Predictive models of pain following root canal treatment: A prospective clinical study



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Arias Paniagua, Ana María and de la Macorra, José C and Hidalgo Arroquia, Juan José and Azabal Arroyo, Magdalena (2013) Predictive models of pain following root canal treatment: A prospective clinical study. International Endodontic Journal, 46 (8). pp. 784-793.

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Aim To determine the probability of the incidence, intensity, duration and triggering of postendodontic pain, considering factors related to the patient (age, gender, medical evaluation) and to the affected tooth (group, location, number of canals, pulp vitality, preoperative pain, periapical radiolucencies, previous emergency access, presence of occlusal contacts with antagonist).
Methodology A total of 500 one-visit root-canal treatments (RCTs) were performed to patients referred to an endodontist. Shaping of root canals was performed manually with Gates-Glidden drills and K-Flexofiles, and apical patency was maintained with a size 10 file. A 5% NaOCl solution was used for irrigation, and canals were filled with lateral compaction and AH-plus sealer. Independent factors were recorded during the treatment, and characteristics of postendodontic pain (incidence, intensity, type and duration) were later surveyed through questionnaires. Out of the 500 questionnaires, 374 were properly returned and split in two groups for two different statistical purposes: 316 cases were used to adjust the logistic regression models to predict each characteristic of postendodontic pain using predictive factors, and the remaining 58 cases were used to test the validity of each model.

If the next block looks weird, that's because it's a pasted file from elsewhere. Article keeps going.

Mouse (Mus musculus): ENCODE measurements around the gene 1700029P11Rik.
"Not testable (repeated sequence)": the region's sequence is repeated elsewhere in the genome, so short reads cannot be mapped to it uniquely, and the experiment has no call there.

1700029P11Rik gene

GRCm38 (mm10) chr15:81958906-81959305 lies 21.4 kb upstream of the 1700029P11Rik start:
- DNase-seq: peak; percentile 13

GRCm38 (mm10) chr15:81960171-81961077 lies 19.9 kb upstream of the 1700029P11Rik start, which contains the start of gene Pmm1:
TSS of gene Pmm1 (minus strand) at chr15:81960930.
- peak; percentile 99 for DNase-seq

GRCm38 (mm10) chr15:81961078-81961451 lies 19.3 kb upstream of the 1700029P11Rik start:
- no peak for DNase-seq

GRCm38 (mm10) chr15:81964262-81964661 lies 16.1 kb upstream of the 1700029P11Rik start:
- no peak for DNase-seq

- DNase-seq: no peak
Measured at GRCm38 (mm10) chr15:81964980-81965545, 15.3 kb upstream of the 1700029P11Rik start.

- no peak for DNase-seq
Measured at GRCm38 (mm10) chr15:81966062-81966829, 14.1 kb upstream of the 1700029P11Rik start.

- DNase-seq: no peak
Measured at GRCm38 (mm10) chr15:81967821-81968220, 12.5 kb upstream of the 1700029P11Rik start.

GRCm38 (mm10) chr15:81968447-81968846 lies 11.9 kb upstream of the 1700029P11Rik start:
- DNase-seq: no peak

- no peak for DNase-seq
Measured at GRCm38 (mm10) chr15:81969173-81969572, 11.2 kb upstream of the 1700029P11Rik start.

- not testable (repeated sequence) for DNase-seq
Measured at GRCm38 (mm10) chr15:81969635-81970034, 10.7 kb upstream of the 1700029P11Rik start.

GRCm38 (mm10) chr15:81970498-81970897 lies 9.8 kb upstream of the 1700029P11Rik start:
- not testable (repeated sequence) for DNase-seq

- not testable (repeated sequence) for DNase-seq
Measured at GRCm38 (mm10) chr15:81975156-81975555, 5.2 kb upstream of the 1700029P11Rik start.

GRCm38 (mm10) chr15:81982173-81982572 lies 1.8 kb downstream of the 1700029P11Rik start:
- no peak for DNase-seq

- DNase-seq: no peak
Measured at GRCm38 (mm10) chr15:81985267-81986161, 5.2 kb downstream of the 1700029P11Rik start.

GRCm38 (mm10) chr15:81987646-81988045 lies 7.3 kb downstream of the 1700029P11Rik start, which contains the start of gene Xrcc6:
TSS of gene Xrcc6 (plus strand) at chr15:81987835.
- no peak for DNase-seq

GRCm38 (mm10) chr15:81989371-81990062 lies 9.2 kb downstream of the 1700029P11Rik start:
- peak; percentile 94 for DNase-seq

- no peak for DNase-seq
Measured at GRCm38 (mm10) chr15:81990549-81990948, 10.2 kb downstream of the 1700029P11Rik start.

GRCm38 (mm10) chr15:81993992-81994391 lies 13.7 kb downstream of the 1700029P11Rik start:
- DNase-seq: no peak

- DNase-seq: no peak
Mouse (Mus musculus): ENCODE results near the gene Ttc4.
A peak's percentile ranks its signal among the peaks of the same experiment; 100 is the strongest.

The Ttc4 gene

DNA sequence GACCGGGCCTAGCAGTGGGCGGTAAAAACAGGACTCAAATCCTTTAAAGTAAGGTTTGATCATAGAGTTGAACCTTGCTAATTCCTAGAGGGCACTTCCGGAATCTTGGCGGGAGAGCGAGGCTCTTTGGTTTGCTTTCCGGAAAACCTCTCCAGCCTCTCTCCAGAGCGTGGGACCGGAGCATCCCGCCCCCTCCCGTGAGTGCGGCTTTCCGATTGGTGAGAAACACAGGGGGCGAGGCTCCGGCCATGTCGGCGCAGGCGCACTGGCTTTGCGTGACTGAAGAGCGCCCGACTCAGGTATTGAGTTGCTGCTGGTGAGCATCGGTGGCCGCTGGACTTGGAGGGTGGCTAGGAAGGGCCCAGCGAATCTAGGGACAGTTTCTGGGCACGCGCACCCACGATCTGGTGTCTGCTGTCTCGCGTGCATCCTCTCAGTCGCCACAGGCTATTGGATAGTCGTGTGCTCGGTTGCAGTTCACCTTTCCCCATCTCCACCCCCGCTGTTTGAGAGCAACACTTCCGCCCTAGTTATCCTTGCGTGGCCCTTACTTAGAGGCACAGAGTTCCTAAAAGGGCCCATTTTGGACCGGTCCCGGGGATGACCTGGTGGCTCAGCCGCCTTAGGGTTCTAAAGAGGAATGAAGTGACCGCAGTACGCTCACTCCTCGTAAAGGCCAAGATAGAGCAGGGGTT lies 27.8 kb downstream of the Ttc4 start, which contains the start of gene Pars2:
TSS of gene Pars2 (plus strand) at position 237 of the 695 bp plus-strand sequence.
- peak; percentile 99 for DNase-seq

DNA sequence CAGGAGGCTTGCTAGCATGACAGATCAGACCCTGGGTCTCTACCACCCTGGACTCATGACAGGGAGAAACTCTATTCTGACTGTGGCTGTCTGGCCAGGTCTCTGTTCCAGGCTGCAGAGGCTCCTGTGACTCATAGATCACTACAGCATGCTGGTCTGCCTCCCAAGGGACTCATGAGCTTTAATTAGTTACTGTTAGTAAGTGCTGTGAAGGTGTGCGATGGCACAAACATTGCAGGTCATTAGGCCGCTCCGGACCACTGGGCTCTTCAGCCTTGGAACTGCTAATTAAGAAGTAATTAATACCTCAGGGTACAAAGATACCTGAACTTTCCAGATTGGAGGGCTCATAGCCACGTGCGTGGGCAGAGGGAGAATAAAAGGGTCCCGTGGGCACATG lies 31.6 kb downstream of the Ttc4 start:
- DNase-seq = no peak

Results The predictive models showed that the incidence of postendodontic pain was significantly lower when the treated tooth was not a molar (p=0.003), demonstrated periapical radiolucencies (p=0.003), there was no history of previous pain (p=0.006) or emergency endodontic treatment (p=0.045) and there was no occlusal contact (p<0.0001). The probability of experiencing moderate or severe pain was higher with increasing age (p=0.09) and in mandibular teeth (p=0.045). The probability of pain lasting more than two days was increased with age (p=0.1) and decreased in males (p=0.007) and when a radiolucent lesion was present in radiograph (p=0.1).
Conclusions Predictive formulae for the incidence, the intensity and the duration of postendodontic pain were generated and validated considering the interrelation of multiple concomitant clinical factors. A predictive model for triggering postendodontic pain could not be established.

Item Type:Article
Subjects:Medical sciences > Dentistry > Dental materials
Medical sciences > Dentistry > Endodontics
ID Code:24086
Deposited On:03 Apr 2014 12:35
Last Modified:29 Nov 2018 11:23

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